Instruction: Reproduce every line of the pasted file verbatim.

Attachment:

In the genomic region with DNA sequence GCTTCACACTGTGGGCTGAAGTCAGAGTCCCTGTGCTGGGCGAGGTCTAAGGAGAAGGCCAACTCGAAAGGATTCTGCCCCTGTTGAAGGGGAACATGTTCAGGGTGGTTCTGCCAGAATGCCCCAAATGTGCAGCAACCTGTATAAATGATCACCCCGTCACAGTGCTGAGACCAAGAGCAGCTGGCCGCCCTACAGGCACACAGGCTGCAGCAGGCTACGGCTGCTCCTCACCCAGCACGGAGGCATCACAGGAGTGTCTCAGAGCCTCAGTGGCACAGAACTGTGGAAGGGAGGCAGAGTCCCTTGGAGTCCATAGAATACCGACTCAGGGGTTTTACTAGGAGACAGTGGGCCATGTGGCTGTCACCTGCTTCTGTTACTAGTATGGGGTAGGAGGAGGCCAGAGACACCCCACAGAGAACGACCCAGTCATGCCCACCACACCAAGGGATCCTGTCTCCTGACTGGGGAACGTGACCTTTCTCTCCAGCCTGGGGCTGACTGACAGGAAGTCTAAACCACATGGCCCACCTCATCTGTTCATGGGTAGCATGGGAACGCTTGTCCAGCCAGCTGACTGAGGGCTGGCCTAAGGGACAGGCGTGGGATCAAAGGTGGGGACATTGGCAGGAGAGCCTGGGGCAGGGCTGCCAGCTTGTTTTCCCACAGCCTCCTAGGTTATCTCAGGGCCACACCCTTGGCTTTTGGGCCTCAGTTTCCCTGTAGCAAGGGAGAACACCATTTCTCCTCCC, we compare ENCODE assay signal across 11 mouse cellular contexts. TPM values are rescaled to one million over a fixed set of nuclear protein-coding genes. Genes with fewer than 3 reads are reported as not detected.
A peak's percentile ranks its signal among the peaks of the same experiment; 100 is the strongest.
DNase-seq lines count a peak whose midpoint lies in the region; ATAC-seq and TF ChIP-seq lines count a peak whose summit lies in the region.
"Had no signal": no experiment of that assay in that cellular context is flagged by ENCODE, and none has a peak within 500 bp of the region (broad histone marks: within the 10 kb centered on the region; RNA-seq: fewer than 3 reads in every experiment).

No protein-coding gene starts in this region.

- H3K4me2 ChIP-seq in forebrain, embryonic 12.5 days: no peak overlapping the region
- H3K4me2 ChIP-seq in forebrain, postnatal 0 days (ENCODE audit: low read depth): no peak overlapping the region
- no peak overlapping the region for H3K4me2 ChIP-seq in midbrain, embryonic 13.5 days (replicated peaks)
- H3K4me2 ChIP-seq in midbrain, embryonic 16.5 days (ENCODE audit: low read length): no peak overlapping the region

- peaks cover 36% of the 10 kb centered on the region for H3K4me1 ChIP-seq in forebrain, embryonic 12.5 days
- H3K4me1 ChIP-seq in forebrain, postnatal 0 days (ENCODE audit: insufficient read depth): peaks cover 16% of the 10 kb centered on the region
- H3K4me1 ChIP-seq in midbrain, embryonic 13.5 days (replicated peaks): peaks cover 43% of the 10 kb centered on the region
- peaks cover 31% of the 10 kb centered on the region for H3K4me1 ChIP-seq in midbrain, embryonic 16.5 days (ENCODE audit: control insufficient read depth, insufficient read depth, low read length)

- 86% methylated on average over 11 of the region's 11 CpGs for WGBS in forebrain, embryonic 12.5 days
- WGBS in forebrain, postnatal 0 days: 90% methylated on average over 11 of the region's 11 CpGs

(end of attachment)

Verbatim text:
In the genomic region with DNA sequence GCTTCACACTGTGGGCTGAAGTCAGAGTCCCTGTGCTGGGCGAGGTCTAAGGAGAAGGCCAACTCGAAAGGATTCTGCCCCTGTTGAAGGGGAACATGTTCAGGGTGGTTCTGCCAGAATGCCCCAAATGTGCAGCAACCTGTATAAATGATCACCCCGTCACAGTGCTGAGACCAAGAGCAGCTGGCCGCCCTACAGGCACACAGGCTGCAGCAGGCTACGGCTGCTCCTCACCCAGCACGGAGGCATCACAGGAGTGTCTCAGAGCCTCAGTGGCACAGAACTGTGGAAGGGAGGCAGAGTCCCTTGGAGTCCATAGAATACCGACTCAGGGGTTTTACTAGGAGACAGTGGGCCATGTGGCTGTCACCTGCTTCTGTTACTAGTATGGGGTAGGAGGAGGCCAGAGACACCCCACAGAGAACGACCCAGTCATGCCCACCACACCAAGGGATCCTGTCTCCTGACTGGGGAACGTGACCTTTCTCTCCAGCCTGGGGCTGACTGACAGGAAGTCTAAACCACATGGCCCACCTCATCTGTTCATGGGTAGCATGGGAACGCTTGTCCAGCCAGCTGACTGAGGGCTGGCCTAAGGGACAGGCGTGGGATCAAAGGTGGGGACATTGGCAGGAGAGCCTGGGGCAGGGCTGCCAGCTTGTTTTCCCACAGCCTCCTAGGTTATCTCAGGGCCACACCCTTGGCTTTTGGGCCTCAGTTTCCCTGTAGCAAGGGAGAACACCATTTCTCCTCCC, we compare ENCODE assay signal across 11 mouse cellular contexts. TPM values are rescaled to one million over a fixed set of nuclear protein-coding genes. Genes with fewer than 3 reads are reported as not detected.
A peak's percentile ranks its signal among the peaks of the same experiment; 100 is the strongest.
DNase-seq lines count a peak whose midpoint lies in the region; ATAC-seq and TF ChIP-seq lines count a peak whose summit lies in the region.
"Had no signal": no experiment of that assay in that cellular context is flagged by ENCODE, and none has a peak within 500 bp of the region (broad histone marks: within the 10 kb centered on the region; RNA-seq: fewer than 3 reads in every experiment).

No protein-coding gene starts in this region.

- H3K4me2 ChIP-seq in forebrain, embryonic 12.5 days: no peak overlapping the region
- H3K4me2 ChIP-seq in forebrain, postnatal 0 days (ENCODE audit: low read depth): no peak overlapping the region
- no peak overlapping the region for H3K4me2 ChIP-seq in midbrain, embryonic 13.5 days (replicated peaks)
- H3K4me2 ChIP-seq in midbrain, embryonic 16.5 days (ENCODE audit: low read length): no peak overlapping the region

- peaks cover 36% of the 10 kb centered on the region for H3K4me1 ChIP-seq in forebrain, embryonic 12.5 days
- H3K4me1 ChIP-seq in forebrain, postnatal 0 days (ENCODE audit: insufficient read depth): peaks cover 16% of the 10 kb centered on the region
- H3K4me1 ChIP-seq in midbrain, embryonic 13.5 days (replicated peaks): peaks cover 43% of the 10 kb centered on the region
- peaks cover 31% of the 10 kb centered on the region for H3K4me1 ChIP-seq in midbrain, embryonic 16.5 days (ENCODE audit: control insufficient read depth, insufficient read depth, low read length)

- 86% methylated on average over 11 of the region's 11 CpGs for WGBS in forebrain, embryonic 12.5 days
- WGBS in forebrain, postnatal 0 days: 90% methylated on average over 11 of the region's 11 CpGs